Characteristic Mode Tone

September 24, 2010

All of the diatonic modes (Ionian, Dorian, Phrygian, Lydian, Mixolydian, Aeolian, Locrian) have distinguishing characteristics. Some have one especially distinctive tone. In order to best capture the unique sound of a particular mode in a musical composition, the mode’s fundamental tone (first note of the mode) and characteristically distinctive scale step should be emphasized.

For example, the Lydian Mode may also be heard as a major scale (also known as the Ionian Mode) with the fourth degree raised one-half step.

Characteristic Mode Tone

Therefore, to best achieve C Lydian sound, the fundamental tone of the mode (C) and the raised 4th (F#) should be prominent tones in that musical composition.

Similarly, the Phrygian Mode may be heard as a natural minor scale (also known as the Aeolian Mode) with the second scale degree lowered one-half step.

Characteristic Mode Tone

Therefore, to best achieve G Phrygian sound, the fundamental tone of the mode (G) and the lowered 2nd (Ab) should be prominent tones in that musical composition.

The Phrygian Mode forms the basis of a good deal of Spanish, Hungarian and Jewish music, both classical and popular. As an example from the classical music literature, the following is a G Phrygian Mode excerpt from the Debussy String Quartet in G Minor:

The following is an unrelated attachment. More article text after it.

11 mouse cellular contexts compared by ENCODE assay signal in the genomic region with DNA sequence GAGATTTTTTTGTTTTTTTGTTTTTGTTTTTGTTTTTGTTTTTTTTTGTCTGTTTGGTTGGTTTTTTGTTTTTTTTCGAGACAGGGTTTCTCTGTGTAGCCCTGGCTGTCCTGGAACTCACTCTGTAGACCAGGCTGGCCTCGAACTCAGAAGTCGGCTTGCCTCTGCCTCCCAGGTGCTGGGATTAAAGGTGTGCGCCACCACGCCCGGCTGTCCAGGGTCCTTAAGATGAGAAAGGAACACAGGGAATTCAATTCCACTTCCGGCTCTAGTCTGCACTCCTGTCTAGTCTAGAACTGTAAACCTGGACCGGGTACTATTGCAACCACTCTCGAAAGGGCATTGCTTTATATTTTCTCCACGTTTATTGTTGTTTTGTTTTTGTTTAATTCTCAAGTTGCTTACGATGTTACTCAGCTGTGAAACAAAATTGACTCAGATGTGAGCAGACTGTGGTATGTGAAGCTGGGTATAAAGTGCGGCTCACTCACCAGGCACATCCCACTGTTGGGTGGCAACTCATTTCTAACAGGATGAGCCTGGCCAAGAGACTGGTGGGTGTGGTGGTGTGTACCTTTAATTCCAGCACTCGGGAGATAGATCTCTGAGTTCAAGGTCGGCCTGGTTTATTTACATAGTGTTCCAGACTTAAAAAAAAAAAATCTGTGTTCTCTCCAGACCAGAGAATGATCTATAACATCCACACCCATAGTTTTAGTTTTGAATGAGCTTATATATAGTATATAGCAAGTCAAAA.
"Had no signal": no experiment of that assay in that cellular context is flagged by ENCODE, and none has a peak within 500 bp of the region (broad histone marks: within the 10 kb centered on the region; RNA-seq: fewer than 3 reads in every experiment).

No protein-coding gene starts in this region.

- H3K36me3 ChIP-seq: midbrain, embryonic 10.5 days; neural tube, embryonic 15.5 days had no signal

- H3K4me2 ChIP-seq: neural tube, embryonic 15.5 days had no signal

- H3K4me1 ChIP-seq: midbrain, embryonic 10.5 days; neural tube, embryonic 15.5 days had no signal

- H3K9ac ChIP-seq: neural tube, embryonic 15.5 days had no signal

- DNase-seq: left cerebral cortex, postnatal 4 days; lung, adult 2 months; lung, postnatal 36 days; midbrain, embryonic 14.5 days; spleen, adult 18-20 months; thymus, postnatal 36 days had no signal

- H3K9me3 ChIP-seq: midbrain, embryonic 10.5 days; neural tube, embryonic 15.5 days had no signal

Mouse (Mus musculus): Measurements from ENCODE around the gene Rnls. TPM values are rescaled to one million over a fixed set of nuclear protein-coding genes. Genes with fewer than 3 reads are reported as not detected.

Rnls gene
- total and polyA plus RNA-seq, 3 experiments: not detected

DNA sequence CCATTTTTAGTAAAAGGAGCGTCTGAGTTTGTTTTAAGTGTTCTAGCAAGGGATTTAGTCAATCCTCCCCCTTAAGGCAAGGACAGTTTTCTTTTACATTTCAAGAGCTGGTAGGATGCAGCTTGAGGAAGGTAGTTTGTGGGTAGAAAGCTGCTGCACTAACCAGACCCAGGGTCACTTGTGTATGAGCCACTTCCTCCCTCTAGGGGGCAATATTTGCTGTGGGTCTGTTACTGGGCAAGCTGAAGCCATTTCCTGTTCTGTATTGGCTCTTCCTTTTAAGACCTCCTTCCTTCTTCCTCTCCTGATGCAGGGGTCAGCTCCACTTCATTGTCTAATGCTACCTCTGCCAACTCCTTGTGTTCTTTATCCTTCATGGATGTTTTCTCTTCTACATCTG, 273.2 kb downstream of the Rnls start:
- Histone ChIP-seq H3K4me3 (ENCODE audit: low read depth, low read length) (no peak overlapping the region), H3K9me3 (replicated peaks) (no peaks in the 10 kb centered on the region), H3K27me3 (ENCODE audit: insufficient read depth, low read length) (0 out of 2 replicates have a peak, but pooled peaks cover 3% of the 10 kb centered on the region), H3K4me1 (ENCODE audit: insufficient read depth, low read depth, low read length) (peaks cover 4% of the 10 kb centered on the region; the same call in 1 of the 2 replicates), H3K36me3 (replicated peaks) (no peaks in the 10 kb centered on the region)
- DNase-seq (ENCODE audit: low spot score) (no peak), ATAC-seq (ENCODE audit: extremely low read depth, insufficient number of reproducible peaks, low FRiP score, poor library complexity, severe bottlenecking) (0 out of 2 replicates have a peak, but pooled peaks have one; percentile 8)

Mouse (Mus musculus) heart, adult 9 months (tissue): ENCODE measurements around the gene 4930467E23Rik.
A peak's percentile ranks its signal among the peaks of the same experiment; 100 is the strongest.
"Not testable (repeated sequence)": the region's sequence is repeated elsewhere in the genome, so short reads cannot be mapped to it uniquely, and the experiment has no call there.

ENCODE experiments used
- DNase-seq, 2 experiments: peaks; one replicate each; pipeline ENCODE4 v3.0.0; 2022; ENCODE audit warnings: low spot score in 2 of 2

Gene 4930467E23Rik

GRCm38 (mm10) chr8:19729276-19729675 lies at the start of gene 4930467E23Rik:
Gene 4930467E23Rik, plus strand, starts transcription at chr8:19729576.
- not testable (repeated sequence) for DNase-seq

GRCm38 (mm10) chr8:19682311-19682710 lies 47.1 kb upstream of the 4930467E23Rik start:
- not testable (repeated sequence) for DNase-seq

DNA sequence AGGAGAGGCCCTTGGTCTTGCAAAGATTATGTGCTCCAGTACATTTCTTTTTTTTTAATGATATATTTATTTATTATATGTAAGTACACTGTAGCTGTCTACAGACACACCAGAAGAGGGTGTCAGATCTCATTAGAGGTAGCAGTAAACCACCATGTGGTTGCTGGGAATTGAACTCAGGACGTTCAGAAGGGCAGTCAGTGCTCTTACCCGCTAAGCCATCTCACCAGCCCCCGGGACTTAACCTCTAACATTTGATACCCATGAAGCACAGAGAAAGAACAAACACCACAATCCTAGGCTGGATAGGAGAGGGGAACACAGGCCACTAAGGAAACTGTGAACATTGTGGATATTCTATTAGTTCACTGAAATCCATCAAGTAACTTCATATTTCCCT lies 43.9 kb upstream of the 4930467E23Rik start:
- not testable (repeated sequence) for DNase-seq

Characteristic Mode Tone

Note that the distinctive characteristics of the Phrygian tetrachord interval arrangement (see below) are the half-step interval between the 1st and 2nd degrees of each tetrachord, and that the lower and upper tetrachords both have the same interval pattern of half-step, whole-step, whole-step.

Characteristic Mode Tone

Further, note that although the triad built on the fundamental mode tone of the Phrygian Mode is minor (G, Bb, D in the G Phrygian Mode)#149;

Characteristic Mode Tone

#149;a great deal of Phrygian music (Spanish Flamenco and certain types of Jewish music, for example) ends in major (G, B, D), as does my piano solo composition, Flamenco Jazz, featured on the next two pages. The work is in G Phrygian Mode and naturally reflects a Spanish influence.

Characteristic Mode Tone

Characteristic Mode Tone

Lee Evans, Ed.D., is professor of Music at NYC’s Pace University. The above article is based on his Hal Leonard publication Modes Their Use In Jazz. His most recent books, published by The FJH Music Company, are the late elementary solo-piano volumes Color Me Jazz, Books 1 2; and the intermediate/late intermediate solo-piano volume Ole! Original Latin American Dance Music. Musical excerpts are from the Hal Leonard Publication, Modes Their Use In Jazz – HL00009043.

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